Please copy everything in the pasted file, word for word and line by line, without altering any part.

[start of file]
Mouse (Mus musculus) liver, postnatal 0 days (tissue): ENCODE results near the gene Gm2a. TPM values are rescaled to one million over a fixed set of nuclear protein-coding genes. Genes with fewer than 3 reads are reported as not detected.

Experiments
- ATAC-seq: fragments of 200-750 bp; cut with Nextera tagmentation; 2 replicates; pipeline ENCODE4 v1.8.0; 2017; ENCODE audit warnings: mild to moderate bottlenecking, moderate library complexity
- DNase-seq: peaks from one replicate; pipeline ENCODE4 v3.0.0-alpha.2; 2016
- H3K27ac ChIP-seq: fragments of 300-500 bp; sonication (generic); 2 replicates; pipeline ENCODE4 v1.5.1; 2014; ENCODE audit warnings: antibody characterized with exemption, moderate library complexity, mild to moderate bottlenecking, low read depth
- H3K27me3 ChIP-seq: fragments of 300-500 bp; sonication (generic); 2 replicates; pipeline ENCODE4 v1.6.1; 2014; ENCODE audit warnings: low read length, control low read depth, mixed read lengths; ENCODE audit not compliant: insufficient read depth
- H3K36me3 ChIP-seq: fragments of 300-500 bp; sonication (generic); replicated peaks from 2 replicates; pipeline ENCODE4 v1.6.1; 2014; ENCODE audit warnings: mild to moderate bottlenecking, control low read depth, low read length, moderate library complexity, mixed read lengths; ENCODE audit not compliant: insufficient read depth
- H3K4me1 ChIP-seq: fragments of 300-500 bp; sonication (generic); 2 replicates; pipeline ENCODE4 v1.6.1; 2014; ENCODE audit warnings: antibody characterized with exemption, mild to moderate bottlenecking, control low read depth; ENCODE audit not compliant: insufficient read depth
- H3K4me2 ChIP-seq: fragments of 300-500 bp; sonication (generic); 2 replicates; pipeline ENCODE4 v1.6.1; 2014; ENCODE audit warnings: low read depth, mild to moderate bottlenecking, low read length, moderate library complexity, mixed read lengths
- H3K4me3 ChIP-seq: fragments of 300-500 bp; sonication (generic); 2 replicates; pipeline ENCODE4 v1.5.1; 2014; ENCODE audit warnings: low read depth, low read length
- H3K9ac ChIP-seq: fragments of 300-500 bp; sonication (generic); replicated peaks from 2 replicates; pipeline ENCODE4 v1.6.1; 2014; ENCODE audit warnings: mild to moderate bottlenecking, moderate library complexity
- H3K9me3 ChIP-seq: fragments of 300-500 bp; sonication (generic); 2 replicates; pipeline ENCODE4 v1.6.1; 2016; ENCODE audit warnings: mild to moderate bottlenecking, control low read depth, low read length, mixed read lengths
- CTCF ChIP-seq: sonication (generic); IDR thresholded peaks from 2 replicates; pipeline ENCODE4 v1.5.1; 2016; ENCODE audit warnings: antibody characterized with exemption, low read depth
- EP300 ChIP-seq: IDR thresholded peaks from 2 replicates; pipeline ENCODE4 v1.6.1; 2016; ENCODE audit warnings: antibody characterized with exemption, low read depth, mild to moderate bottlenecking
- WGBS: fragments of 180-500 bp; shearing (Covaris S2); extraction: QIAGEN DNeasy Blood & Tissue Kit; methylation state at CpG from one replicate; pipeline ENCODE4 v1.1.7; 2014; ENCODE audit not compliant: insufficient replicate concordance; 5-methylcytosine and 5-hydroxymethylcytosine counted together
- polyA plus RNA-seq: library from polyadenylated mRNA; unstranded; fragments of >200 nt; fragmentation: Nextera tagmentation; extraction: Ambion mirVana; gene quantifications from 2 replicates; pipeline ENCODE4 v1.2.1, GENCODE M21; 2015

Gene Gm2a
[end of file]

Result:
Mouse (Mus musculus) liver, postnatal 0 days (tissue): ENCODE results near the gene Gm2a. TPM values are rescaled to one million over a fixed set of nuclear protein-coding genes. Genes with fewer than 3 reads are reported as not detected.

Experiments
- ATAC-seq: fragments of 200-750 bp; cut with Nextera tagmentation; 2 replicates; pipeline ENCODE4 v1.8.0; 2017; ENCODE audit warnings: mild to moderate bottlenecking, moderate library complexity
- DNase-seq: peaks from one replicate; pipeline ENCODE4 v3.0.0-alpha.2; 2016
- H3K27ac ChIP-seq: fragments of 300-500 bp; sonication (generic); 2 replicates; pipeline ENCODE4 v1.5.1; 2014; ENCODE audit warnings: antibody characterized with exemption, moderate library complexity, mild to moderate bottlenecking, low read depth
- H3K27me3 ChIP-seq: fragments of 300-500 bp; sonication (generic); 2 replicates; pipeline ENCODE4 v1.6.1; 2014; ENCODE audit warnings: low read length, control low read depth, mixed read lengths; ENCODE audit not compliant: insufficient read depth
- H3K36me3 ChIP-seq: fragments of 300-500 bp; sonication (generic); replicated peaks from 2 replicates; pipeline ENCODE4 v1.6.1; 2014; ENCODE audit warnings: mild to moderate bottlenecking, control low read depth, low read length, moderate library complexity, mixed read lengths; ENCODE audit not compliant: insufficient read depth
- H3K4me1 ChIP-seq: fragments of 300-500 bp; sonication (generic); 2 replicates; pipeline ENCODE4 v1.6.1; 2014; ENCODE audit warnings: antibody characterized with exemption, mild to moderate bottlenecking, control low read depth; ENCODE audit not compliant: insufficient read depth
- H3K4me2 ChIP-seq: fragments of 300-500 bp; sonication (generic); 2 replicates; pipeline ENCODE4 v1.6.1; 2014; ENCODE audit warnings: low read depth, mild to moderate bottlenecking, low read length, moderate library complexity, mixed read lengths
- H3K4me3 ChIP-seq: fragments of 300-500 bp; sonication (generic); 2 replicates; pipeline ENCODE4 v1.5.1; 2014; ENCODE audit warnings: low read depth, low read length
- H3K9ac ChIP-seq: fragments of 300-500 bp; sonication (generic); replicated peaks from 2 replicates; pipeline ENCODE4 v1.6.1; 2014; ENCODE audit warnings: mild to moderate bottlenecking, moderate library complexity
- H3K9me3 ChIP-seq: fragments of 300-500 bp; sonication (generic); 2 replicates; pipeline ENCODE4 v1.6.1; 2016; ENCODE audit warnings: mild to moderate bottlenecking, control low read depth, low read length, mixed read lengths
- CTCF ChIP-seq: sonication (generic); IDR thresholded peaks from 2 replicates; pipeline ENCODE4 v1.5.1; 2016; ENCODE audit warnings: antibody characterized with exemption, low read depth
- EP300 ChIP-seq: IDR thresholded peaks from 2 replicates; pipeline ENCODE4 v1.6.1; 2016; ENCODE audit warnings: antibody characterized with exemption, low read depth, mild to moderate bottlenecking
- WGBS: fragments of 180-500 bp; shearing (Covaris S2); extraction: QIAGEN DNeasy Blood & Tissue Kit; methylation state at CpG from one replicate; pipeline ENCODE4 v1.1.7; 2014; ENCODE audit not compliant: insufficient replicate concordance; 5-methylcytosine and 5-hydroxymethylcytosine counted together
- polyA plus RNA-seq: library from polyadenylated mRNA; unstranded; fragments of >200 nt; fragmentation: Nextera tagmentation; extraction: Ambion mirVana; gene quantifications from 2 replicates; pipeline ENCODE4 v1.2.1, GENCODE M21; 2015

Gene Gm2a